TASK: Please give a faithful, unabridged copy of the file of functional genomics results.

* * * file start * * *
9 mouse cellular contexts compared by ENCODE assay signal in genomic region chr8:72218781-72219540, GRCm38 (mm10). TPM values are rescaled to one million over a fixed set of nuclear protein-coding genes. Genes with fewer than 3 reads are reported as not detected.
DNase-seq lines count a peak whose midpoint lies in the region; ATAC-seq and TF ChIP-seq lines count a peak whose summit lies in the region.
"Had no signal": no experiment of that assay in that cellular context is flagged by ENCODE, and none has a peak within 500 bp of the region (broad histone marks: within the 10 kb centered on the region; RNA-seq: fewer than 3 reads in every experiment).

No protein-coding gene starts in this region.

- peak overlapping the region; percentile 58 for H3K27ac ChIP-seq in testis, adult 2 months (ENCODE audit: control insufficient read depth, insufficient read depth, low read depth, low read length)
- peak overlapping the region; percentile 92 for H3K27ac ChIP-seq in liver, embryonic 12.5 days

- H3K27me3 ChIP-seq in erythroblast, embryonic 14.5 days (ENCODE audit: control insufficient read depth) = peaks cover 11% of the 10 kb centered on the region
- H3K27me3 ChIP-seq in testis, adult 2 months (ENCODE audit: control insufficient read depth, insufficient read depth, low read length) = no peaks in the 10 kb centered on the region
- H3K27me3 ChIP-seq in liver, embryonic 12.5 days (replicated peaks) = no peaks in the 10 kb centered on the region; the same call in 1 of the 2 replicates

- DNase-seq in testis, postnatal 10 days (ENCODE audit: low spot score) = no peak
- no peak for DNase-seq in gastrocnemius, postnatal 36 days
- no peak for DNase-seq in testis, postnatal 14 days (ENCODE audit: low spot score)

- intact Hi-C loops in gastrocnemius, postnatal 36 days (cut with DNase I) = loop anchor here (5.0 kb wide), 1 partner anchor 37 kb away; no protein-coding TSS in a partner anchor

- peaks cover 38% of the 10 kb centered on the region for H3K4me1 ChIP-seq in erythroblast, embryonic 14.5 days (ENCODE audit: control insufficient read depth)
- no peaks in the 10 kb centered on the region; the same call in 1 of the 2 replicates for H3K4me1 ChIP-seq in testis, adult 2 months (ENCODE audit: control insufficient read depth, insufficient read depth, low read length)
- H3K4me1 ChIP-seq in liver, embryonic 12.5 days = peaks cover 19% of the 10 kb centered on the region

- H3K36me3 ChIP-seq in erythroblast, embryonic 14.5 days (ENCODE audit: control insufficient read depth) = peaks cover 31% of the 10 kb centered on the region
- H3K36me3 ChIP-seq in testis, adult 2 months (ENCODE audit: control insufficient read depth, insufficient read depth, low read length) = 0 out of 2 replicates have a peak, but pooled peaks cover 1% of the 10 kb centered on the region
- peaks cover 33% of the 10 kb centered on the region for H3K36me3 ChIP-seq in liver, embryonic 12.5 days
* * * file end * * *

9 mouse cellular contexts compared by ENCODE assay signal in genomic region chr8:72218781-72219540, GRCm38 (mm10). TPM values are rescaled to one million over a fixed set of nuclear protein-coding genes. Genes with fewer than 3 reads are reported as not detected.
DNase-seq lines count a peak whose midpoint lies in the region; ATAC-seq and TF ChIP-seq lines count a peak whose summit lies in the region.
"Had no signal": no experiment of that assay in that cellular context is flagged by ENCODE, and none has a peak within 500 bp of the region (broad histone marks: within the 10 kb centered on the region; RNA-seq: fewer than 3 reads in every experiment).

No protein-coding gene starts in this region.

- peak overlapping the region; percentile 58 for H3K27ac ChIP-seq in testis, adult 2 months (ENCODE audit: control insufficient read depth, insufficient read depth, low read depth, low read length)
- peak overlapping the region; percentile 92 for H3K27ac ChIP-seq in liver, embryonic 12.5 days

- H3K27me3 ChIP-seq in erythroblast, embryonic 14.5 days (ENCODE audit: control insufficient read depth) = peaks cover 11% of the 10 kb centered on the region
- H3K27me3 ChIP-seq in testis, adult 2 months (ENCODE audit: control insufficient read depth, insufficient read depth, low read length) = no peaks in the 10 kb centered on the region
- H3K27me3 ChIP-seq in liver, embryonic 12.5 days (replicated peaks) = no peaks in the 10 kb centered on the region; the same call in 1 of the 2 replicates

- DNase-seq in testis, postnatal 10 days (ENCODE audit: low spot score) = no peak
- no peak for DNase-seq in gastrocnemius, postnatal 36 days
- no peak for DNase-seq in testis, postnatal 14 days (ENCODE audit: low spot score)

- intact Hi-C loops in gastrocnemius, postnatal 36 days (cut with DNase I) = loop anchor here (5.0 kb wide), 1 partner anchor 37 kb away; no protein-coding TSS in a partner anchor

- peaks cover 38% of the 10 kb centered on the region for H3K4me1 ChIP-seq in erythroblast, embryonic 14.5 days (ENCODE audit: control insufficient read depth)
- no peaks in the 10 kb centered on the region; the same call in 1 of the 2 replicates for H3K4me1 ChIP-seq in testis, adult 2 months (ENCODE audit: control insufficient read depth, insufficient read depth, low read length)
- H3K4me1 ChIP-seq in liver, embryonic 12.5 days = peaks cover 19% of the 10 kb centered on the region

- H3K36me3 ChIP-seq in erythroblast, embryonic 14.5 days (ENCODE audit: control insufficient read depth) = peaks cover 31% of the 10 kb centered on the region
- H3K36me3 ChIP-seq in testis, adult 2 months (ENCODE audit: control insufficient read depth, insufficient read depth, low read length) = 0 out of 2 replicates have a peak, but pooled peaks cover 1% of the 10 kb centered on the region
- peaks cover 33% of the 10 kb centered on the region for H3K36me3 ChIP-seq in liver, embryonic 12.5 days